Following a spell of bad weather the airship was finally walked out on 23 August and in the early morning took off for her fourth flightAlthof 2004 page 4] which had an intended destination of Pulham Market, .

The Committee of Enquiry that was convened to investigate the disaster concluded that no allowance had been made for aerodynamic stresses in the design and that while no loads had been placed on the structure during testing that would not have been met in normal use, the effects of the manoeuvres made had weakened the hull. No blame was attached to anyone, this was not part of the committee's remit.


*United States Navy

pecifications ("R38"/ZR-2)

ref=Airship Heritage Trust
met or eng?= eng
length m=212
length ft=695
length in=0
span m=
span ft=
span in=
swept m=
swept ft=
swept in=
rot number=
rot dia m=
rot dia ft=
rot dia in=
dia m= 26
dia ft= 85
dia in= 6
width m=
width ft=
width in=
height m=
height ft=
height in=
wing area sqm=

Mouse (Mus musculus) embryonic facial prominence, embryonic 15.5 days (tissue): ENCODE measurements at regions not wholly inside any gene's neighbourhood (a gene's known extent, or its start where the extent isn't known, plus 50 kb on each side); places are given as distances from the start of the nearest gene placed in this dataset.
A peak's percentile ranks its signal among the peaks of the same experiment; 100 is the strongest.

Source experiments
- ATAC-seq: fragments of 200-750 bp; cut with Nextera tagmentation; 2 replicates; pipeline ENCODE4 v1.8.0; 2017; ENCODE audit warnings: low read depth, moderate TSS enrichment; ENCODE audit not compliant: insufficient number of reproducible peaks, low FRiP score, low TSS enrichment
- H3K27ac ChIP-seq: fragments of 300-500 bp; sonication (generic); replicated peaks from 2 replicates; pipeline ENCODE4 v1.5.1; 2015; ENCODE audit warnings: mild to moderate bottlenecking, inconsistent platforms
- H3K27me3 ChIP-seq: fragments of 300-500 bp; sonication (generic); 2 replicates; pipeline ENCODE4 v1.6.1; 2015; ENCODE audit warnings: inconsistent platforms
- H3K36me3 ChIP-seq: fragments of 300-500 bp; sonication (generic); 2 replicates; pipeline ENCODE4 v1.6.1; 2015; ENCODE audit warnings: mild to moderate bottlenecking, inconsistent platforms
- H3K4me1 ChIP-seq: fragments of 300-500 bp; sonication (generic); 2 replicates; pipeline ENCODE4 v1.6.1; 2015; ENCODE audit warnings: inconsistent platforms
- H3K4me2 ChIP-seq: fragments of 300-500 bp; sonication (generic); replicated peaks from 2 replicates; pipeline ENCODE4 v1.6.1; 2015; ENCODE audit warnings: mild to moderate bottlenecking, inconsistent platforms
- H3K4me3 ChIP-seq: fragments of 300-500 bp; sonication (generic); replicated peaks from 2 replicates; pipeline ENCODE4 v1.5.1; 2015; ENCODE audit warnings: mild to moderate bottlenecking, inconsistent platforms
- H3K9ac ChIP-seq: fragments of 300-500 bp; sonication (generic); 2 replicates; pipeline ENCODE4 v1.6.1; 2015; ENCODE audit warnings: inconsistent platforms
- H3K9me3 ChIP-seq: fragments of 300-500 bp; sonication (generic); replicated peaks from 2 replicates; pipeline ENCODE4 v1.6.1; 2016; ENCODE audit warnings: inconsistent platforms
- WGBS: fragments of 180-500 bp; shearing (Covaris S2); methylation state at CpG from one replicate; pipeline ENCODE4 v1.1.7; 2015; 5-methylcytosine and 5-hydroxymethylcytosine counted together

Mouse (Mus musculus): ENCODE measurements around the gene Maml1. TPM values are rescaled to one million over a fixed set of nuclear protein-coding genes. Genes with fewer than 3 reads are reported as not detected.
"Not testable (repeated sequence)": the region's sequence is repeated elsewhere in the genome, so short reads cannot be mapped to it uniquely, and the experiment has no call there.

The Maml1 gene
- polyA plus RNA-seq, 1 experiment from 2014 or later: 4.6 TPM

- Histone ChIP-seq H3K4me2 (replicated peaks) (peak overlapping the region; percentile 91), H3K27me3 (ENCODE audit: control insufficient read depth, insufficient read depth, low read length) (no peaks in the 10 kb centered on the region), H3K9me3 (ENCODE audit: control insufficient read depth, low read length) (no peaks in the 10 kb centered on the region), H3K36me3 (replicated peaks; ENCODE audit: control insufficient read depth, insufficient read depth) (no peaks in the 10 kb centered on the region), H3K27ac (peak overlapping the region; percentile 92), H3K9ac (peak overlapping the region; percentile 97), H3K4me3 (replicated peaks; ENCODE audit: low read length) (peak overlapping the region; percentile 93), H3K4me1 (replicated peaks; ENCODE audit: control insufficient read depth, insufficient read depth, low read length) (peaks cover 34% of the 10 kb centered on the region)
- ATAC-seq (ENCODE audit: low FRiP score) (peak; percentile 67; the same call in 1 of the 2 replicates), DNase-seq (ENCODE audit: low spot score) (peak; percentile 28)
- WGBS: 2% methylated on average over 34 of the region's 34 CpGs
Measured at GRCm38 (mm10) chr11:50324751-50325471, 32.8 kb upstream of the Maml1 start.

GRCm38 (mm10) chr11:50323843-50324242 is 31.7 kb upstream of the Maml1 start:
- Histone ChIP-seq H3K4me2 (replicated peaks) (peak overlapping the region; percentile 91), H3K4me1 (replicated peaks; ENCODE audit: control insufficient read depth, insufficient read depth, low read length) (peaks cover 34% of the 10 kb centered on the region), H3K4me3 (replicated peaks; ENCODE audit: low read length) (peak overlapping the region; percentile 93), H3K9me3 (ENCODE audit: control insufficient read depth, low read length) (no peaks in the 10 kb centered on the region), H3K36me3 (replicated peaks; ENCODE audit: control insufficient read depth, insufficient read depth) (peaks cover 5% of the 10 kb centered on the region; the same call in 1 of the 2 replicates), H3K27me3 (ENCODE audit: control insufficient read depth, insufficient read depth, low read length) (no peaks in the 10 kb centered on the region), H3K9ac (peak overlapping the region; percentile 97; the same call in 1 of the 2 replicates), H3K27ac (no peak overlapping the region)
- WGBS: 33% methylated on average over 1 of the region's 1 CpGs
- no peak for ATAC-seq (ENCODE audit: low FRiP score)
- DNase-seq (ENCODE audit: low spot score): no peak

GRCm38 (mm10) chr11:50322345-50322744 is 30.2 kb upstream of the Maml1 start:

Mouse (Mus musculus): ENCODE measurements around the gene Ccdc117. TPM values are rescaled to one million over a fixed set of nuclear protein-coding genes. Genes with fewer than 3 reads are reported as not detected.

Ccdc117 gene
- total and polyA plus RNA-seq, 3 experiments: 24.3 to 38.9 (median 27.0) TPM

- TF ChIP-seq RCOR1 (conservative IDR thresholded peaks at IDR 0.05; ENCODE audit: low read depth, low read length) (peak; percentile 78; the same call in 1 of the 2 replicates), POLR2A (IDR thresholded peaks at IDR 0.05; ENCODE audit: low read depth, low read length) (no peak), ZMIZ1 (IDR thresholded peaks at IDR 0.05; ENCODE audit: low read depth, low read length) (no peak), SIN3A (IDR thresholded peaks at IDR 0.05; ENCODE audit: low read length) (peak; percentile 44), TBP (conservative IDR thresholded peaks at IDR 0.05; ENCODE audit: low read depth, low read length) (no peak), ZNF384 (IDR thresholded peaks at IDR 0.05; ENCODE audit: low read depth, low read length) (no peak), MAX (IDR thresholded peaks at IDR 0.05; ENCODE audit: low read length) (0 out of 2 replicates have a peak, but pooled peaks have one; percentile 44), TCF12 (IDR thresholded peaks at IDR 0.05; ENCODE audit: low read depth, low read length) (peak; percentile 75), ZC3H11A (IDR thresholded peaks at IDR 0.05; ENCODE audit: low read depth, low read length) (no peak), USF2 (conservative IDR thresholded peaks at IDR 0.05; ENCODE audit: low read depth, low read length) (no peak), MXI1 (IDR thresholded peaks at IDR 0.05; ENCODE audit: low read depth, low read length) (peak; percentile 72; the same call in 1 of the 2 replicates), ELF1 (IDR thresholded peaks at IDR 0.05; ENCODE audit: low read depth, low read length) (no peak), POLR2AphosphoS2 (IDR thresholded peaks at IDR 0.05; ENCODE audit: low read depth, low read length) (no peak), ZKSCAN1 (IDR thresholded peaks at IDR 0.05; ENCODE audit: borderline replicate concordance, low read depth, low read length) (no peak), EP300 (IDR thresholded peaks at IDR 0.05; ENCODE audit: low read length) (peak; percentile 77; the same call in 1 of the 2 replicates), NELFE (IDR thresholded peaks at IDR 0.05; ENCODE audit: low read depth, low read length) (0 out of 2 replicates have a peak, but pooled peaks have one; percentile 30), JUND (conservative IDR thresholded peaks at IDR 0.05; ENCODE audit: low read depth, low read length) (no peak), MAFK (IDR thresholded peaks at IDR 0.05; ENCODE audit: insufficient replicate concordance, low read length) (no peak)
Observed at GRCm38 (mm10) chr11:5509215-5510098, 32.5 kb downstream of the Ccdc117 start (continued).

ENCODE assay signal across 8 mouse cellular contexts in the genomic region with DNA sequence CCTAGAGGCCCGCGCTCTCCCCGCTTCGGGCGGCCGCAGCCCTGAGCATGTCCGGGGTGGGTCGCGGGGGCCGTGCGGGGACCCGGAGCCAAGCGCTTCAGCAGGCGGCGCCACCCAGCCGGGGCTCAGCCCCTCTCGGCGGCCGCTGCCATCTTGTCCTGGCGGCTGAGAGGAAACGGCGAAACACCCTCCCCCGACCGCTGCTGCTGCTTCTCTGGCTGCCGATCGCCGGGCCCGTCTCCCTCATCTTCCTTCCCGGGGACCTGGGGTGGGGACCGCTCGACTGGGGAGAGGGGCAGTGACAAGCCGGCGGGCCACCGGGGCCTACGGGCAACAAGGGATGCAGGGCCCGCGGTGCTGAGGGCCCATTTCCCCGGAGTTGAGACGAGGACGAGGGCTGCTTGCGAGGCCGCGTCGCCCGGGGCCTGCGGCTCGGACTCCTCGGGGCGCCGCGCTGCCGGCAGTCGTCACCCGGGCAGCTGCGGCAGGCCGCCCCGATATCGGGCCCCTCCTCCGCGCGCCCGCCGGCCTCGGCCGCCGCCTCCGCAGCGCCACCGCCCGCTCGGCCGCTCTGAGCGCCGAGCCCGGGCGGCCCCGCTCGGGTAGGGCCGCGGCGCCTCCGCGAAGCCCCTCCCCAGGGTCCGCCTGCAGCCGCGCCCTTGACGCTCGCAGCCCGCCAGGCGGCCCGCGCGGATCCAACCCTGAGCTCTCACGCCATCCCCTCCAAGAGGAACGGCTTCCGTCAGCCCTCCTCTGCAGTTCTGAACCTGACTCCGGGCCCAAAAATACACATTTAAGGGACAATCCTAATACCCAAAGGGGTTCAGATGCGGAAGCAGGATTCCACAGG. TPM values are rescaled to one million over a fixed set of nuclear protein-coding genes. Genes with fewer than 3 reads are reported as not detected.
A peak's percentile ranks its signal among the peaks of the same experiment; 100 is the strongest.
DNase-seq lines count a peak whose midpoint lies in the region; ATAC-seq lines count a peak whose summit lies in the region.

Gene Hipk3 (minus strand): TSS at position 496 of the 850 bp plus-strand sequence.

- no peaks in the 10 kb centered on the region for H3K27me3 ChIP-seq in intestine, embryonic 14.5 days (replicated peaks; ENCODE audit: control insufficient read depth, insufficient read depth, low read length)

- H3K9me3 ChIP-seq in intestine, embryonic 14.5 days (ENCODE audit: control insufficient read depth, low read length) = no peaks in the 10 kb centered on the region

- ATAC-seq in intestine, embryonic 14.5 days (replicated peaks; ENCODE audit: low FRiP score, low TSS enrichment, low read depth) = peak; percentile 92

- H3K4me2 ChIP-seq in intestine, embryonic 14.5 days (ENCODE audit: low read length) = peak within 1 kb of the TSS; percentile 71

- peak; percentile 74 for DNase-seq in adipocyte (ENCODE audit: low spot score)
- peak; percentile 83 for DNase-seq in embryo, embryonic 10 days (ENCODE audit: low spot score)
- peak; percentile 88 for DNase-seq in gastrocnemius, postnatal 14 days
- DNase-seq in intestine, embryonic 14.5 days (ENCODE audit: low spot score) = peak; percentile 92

wing area sqft=
swept area sqm=
swept area sqft=
rot area sqm=
rot area sqft=
volume m3= 77,000
volume ft3= 2,724,000
aspect ratio=
empty weight kg=
empty weight lb=
gross weight kg=
gross weight lb=
lift kg=
lift lb=
eng1 number=6
eng1 type=Sunbeam Cossack III
eng1 kw= 260
eng1 hp= 350
eng1 kn=
eng1 lbf=
eng1 kn-ab=
eng1 lbf-ab=
eng2 number=
eng2 type=
eng2 kw=
eng2 hp=
eng2 kn=
eng2 lbf=
eng2 kn-ab=
eng2 lbf-ab=
max speed kmh=114
max speed mph=71
max speed mach=
cruise speed kmh=
cruise speed mph=
range km=
range miles=
endurance h= 144
endurance min=
ceiling m=6,700
ceiling ft=22,000
glide ratio=
climb rate ms=
climb rate ftmin=
sink rate ms=
sink rate ftmin=
armament1=1 × one-pounder gun top (intended)
armament2=24 × machine guns in twelve pairs (intended)
armament3=4 × 520 lb (236 kg) bombs (intended)
armament4=8 × 230 lb (105 kg) bombs (intended)

ee also

see also=
* List of airship accidents
* List of airships of the United States Navy
* List of United Kingdom disasters by death toll
similar aircraft=



* Airshipsonline. 2006. [http://www.aht.ndirect.co.uk/airships/r38/index.html Airshipsonline - Airship Heritage Trust: R38] , last accessed 2008-06-28